When foreign experts discuss COVID-19 in Indonesia they seem agitated by apocalyptic predictions of ‘what’s yet to come’. Different articles demonise ‘prayers’ and ‘traditional medicine’ as examples of existing ‘backwardness’. Again, as it is the case regarding India, little is discussed about the historical continuity of current inequalities, introduced by attempts to democratise and the adoption of capitalist systems. Once again little is said of the active engagement of civil society's constant critique and ongoing endemic rebellions.
And rather than contextualising government officials within their own sociocultural specificity as we should also be doing ‘at home’, tropes of ‘the corrupted other’ set root once again. ‘This Muslim-majority country’ precedes almost every sentence in news outlets as if this were an essential detail for us, readers, to remember. Similarly, religious gatherings tend to be the focus of critique while secular gatherings in much of Europe and Asia go noticed but not so viciously criticised. Such obsessive focus on the religiosity of public (Islamic) gathering further illustrates inherent islamophobia.
The assumed temporality of preventive mishaps, containment off-shoots and framing of a new family of viruses only seems to apply to the locales where anglophone media is constructed. Locales whose spokespersons are often dressed in neutrality, consciousness and expertise, despite being deeply informed by their religions and ideologies. Asia does not receive the same consideration for its diversity, temporality, secularity and change.
Often, when attempts are made to report locally: such as the regulating presence of ghosts in the streets of a Javanese village (where police, government officials and volunteers are dressing up as pocong: 'the souls of the dead', and sitting in public spaces to prevent inhabitants from gathering) the vocabulary deployed suffers from a tendency to seek for simplification and homogenisation of civil societies abroad.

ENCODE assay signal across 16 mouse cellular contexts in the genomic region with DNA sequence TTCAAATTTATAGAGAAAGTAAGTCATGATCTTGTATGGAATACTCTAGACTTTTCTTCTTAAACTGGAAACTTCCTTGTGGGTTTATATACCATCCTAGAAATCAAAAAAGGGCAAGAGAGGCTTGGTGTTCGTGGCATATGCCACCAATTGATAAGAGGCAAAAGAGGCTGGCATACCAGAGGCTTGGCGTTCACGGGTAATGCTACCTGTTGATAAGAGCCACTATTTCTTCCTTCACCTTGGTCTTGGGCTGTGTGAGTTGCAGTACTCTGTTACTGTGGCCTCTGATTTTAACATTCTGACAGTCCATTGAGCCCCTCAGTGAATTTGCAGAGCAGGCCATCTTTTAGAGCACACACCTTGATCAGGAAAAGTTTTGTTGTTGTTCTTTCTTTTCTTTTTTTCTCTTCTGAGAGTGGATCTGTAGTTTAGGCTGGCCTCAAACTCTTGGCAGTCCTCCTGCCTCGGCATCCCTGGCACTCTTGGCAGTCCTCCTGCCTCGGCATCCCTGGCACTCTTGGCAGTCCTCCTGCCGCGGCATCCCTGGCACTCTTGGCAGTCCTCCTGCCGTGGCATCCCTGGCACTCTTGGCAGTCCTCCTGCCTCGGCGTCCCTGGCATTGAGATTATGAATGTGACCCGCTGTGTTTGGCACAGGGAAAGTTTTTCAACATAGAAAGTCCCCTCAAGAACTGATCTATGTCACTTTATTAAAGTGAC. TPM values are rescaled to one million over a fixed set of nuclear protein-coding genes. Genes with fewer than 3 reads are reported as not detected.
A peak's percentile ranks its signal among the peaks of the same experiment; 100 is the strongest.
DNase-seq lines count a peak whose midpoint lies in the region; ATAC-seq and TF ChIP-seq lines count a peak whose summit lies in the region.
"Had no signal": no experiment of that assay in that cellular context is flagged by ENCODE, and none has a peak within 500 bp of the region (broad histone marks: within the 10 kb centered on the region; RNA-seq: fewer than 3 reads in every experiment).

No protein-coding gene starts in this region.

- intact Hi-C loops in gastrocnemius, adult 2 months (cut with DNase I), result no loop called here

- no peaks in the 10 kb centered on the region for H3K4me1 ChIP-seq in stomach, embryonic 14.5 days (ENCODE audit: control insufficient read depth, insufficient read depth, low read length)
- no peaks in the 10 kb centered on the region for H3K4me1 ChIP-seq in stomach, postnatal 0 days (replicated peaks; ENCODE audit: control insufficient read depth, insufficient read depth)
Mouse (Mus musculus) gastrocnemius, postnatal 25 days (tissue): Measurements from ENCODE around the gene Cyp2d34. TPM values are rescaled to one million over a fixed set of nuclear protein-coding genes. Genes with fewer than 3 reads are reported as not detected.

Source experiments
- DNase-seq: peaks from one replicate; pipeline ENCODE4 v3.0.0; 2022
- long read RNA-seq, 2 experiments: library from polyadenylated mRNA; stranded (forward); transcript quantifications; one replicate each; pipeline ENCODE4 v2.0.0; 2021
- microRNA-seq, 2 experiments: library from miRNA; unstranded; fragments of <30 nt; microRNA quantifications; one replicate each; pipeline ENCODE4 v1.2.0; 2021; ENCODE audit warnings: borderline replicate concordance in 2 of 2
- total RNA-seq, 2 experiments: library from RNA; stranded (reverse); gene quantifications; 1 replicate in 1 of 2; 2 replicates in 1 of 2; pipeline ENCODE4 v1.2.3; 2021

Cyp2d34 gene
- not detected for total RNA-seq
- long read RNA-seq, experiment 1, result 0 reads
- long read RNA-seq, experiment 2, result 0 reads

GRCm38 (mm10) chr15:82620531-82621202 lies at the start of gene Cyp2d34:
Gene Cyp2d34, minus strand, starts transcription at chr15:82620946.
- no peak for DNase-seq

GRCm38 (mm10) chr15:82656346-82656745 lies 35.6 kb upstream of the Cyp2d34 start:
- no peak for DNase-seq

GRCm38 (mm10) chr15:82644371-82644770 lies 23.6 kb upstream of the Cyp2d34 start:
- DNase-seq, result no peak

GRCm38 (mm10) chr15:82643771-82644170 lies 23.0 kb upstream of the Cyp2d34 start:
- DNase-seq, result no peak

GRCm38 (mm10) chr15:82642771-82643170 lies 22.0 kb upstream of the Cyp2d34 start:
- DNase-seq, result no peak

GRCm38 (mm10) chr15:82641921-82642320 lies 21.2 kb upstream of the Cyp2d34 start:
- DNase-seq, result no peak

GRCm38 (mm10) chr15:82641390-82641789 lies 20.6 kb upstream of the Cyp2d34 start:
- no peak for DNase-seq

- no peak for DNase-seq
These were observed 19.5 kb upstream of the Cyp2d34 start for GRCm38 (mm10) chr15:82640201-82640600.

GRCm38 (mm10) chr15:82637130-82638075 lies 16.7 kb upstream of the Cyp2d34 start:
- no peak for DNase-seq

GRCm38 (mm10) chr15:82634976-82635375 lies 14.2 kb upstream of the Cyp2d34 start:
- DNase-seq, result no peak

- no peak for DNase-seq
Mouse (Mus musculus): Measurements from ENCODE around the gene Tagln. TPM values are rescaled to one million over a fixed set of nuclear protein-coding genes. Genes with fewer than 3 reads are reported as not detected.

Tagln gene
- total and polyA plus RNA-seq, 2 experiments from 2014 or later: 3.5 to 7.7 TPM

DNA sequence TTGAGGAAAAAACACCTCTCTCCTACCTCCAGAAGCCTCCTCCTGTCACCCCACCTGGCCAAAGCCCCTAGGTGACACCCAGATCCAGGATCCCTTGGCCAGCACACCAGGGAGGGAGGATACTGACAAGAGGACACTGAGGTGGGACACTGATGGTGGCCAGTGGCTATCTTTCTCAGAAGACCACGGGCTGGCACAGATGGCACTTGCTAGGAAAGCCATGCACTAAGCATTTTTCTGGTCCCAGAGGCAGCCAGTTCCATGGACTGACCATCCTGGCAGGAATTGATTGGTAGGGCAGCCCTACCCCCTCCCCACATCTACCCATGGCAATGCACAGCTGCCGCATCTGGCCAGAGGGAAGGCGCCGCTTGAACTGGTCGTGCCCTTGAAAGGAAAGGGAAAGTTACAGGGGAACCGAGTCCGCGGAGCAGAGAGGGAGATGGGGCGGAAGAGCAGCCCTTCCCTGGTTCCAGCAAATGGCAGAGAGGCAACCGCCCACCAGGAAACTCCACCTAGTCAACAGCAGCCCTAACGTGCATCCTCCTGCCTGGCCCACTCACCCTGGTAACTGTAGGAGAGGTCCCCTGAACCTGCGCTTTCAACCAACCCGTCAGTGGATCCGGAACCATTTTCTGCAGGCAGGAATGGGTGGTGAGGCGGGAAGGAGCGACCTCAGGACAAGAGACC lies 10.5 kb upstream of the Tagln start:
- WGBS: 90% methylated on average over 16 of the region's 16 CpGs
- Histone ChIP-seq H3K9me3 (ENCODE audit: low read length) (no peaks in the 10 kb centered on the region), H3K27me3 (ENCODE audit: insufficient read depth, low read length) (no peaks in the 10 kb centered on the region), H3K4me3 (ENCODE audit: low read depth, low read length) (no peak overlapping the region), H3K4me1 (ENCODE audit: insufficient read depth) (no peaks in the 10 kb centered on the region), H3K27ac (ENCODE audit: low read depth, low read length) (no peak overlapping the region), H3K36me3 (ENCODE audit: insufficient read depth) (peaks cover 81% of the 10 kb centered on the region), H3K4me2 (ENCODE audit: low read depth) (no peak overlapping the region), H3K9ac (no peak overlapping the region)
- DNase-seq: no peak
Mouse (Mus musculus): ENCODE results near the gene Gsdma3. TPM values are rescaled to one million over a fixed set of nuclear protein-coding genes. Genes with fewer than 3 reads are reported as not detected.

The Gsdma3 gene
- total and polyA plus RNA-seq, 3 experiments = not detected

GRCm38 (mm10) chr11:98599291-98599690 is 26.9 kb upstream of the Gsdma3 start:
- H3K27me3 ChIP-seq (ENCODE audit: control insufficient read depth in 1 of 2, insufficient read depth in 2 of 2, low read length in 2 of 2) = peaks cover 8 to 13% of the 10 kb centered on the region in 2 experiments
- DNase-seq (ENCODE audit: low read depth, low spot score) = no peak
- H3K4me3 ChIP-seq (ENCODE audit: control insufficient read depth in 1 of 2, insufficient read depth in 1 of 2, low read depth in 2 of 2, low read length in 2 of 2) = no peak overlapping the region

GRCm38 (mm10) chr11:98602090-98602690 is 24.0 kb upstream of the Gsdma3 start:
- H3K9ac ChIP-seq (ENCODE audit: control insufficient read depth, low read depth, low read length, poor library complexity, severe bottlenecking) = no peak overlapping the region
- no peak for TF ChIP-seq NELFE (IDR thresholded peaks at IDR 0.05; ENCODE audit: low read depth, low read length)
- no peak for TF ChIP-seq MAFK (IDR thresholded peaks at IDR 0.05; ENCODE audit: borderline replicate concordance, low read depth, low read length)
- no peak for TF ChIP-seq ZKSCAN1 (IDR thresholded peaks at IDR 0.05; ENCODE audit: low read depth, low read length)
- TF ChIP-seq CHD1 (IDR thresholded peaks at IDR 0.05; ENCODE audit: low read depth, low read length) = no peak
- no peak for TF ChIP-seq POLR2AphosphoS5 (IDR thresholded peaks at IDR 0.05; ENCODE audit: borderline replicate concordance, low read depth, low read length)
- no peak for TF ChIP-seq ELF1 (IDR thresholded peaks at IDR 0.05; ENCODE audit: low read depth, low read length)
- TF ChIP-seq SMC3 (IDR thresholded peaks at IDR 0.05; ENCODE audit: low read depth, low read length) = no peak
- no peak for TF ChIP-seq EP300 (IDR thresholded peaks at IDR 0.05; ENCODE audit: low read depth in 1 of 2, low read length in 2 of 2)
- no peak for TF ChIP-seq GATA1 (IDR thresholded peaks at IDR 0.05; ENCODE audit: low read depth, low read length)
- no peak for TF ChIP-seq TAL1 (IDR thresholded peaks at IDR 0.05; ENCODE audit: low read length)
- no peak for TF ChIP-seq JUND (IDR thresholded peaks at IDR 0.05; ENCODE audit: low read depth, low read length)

Just like China and India, Indonesia is vast and its diversity poses a challenge to the oversimplifying mechanisms of mainstreamed media consumed across Europe, the US, the UK and Australia. Healing and prevention are differently conceptualised and practised throughout the country. Ghosts are not that simple either: choose to enact the wrong ghost in the wrong context and you could trigger a wave of ilmu hitam (bad luck). Is the sociocultural fabric of consumers of mainstreamed anglophone media ready to understand and accept the complexity of other worlds in their own terms or more likely to apply decontextualised values and morals to the lives of others? Is so-called international press ready to move beyond macro-narratives of democratic (im) purity, the confined pockets of its critique and the mishaps of its interpretative frameworks?
Elena Burgos Martinez is an environmental and linguistic anthropologist, and a political ecologist based at Leiden University’s Area Studies: Asian Studies. In her research and teaching, she constantly strives for the inclusion of epistemic diversity inspired by her years in Indonesia. Elena is aware of the limited ontological space current higher education institutions offer for the inclusion of non-hegemonic epistemologies and critique and continues to advocate for the decolonising of university's curricula and learning spaces.